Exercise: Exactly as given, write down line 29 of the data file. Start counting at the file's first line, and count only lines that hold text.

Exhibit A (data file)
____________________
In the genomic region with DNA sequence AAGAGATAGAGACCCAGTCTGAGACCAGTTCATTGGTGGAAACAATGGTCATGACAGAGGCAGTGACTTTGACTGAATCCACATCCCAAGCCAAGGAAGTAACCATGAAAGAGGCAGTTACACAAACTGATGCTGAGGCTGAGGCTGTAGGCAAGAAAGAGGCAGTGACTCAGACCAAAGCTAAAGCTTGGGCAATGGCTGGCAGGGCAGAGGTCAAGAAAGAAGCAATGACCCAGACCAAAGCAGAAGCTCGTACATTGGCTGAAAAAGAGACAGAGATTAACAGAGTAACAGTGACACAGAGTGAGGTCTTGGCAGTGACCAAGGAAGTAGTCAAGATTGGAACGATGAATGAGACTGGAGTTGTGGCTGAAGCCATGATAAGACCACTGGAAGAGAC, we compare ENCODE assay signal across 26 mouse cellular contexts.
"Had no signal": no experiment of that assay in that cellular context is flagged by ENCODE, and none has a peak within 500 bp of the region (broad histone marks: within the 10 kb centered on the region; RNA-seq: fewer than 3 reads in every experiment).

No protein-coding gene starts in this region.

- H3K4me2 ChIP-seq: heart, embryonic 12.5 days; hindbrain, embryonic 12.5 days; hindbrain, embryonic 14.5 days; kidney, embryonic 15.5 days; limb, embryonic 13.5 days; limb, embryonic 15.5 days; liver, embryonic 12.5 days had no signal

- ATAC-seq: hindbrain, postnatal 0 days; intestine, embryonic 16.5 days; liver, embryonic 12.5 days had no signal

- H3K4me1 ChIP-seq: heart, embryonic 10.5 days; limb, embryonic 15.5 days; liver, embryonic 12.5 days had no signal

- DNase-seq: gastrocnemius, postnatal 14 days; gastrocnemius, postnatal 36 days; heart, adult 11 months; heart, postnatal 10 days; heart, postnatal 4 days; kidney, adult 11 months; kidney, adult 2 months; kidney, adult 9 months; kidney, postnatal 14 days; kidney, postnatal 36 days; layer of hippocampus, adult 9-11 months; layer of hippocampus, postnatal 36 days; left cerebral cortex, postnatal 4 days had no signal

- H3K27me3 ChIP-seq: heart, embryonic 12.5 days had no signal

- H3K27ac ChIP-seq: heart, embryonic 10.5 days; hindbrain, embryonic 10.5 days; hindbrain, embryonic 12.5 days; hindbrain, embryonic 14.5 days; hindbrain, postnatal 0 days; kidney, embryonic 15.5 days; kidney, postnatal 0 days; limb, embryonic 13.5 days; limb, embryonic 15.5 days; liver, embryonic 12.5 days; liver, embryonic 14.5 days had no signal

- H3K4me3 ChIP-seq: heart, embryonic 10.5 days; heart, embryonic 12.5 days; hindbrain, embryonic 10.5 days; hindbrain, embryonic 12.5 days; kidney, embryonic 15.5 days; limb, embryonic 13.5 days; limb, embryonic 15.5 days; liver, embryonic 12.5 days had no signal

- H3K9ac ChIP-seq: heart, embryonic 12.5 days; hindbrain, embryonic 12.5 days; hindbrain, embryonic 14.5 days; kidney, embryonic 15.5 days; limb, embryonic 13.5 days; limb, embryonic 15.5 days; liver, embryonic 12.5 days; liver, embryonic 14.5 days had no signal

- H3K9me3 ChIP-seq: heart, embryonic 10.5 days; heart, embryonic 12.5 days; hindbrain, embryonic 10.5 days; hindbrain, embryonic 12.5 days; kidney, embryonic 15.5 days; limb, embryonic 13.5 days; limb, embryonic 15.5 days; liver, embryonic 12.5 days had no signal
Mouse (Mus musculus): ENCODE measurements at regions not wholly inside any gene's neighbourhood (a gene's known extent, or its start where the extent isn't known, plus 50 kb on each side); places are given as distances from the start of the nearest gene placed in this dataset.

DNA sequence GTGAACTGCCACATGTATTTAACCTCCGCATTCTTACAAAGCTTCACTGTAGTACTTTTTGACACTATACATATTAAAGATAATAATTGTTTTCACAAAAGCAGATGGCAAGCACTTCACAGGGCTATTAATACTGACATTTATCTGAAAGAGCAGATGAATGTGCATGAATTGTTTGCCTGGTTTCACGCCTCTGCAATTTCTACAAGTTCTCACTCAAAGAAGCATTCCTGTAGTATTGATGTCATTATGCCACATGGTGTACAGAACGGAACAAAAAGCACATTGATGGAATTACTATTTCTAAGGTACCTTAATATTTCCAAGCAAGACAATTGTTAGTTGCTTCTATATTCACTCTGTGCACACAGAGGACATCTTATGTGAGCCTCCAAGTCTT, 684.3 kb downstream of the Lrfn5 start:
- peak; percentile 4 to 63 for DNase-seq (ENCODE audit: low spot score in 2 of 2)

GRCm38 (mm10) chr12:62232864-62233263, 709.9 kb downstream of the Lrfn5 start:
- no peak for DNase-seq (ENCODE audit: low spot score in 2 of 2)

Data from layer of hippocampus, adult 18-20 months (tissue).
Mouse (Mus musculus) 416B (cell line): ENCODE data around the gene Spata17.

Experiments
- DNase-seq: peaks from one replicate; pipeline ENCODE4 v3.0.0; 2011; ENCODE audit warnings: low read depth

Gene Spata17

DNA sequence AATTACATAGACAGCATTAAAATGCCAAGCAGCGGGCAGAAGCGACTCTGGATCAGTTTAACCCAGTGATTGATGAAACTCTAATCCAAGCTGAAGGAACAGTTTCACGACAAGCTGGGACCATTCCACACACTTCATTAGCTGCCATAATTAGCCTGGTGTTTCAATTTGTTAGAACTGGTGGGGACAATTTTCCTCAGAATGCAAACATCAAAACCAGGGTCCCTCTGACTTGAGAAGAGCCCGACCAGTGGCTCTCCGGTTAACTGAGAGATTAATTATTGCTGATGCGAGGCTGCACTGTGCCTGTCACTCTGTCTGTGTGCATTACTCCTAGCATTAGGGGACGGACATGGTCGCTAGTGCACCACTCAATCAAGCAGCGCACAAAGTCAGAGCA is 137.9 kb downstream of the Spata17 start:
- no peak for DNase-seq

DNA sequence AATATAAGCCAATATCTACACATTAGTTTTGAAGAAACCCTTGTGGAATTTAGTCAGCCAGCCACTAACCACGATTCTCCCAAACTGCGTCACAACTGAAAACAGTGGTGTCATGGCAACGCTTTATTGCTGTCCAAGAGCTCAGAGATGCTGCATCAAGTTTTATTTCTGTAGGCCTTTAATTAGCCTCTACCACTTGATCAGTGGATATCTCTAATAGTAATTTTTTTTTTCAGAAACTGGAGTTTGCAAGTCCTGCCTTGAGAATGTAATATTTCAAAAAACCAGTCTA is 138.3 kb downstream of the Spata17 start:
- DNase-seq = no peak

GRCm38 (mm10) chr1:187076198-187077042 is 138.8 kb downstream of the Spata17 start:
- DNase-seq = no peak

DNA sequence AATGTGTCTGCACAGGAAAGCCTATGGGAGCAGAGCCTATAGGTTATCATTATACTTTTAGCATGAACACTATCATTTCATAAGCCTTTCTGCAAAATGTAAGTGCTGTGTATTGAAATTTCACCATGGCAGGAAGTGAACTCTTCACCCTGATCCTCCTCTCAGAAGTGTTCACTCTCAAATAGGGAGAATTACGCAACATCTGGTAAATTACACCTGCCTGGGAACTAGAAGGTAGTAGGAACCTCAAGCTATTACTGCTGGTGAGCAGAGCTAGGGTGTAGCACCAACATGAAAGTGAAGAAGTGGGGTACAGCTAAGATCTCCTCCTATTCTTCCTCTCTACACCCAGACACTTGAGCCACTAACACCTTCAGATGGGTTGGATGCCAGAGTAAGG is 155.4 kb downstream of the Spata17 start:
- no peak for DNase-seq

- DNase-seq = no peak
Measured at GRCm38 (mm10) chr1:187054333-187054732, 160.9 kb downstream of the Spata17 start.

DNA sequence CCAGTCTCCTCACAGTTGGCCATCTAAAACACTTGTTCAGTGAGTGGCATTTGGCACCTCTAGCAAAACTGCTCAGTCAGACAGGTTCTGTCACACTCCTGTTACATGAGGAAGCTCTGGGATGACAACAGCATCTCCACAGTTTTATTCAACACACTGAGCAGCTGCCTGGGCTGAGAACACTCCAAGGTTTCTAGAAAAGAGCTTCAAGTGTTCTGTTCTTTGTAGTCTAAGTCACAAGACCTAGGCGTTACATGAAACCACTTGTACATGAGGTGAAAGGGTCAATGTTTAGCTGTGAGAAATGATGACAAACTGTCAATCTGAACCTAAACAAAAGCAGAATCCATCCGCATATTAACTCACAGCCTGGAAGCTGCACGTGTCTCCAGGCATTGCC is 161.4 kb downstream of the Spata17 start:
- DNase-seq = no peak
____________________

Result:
DNA sequence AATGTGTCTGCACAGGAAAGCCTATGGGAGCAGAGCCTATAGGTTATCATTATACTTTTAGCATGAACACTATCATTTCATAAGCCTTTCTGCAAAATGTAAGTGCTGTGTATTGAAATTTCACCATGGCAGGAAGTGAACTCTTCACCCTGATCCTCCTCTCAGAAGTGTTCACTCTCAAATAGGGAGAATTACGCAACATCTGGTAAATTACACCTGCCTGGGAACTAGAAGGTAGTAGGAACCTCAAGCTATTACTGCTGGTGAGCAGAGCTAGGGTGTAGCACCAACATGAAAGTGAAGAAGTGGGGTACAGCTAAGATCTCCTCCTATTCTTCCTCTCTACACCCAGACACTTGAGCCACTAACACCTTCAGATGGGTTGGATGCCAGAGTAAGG is 155.4 kb downstream of the Spata17 start: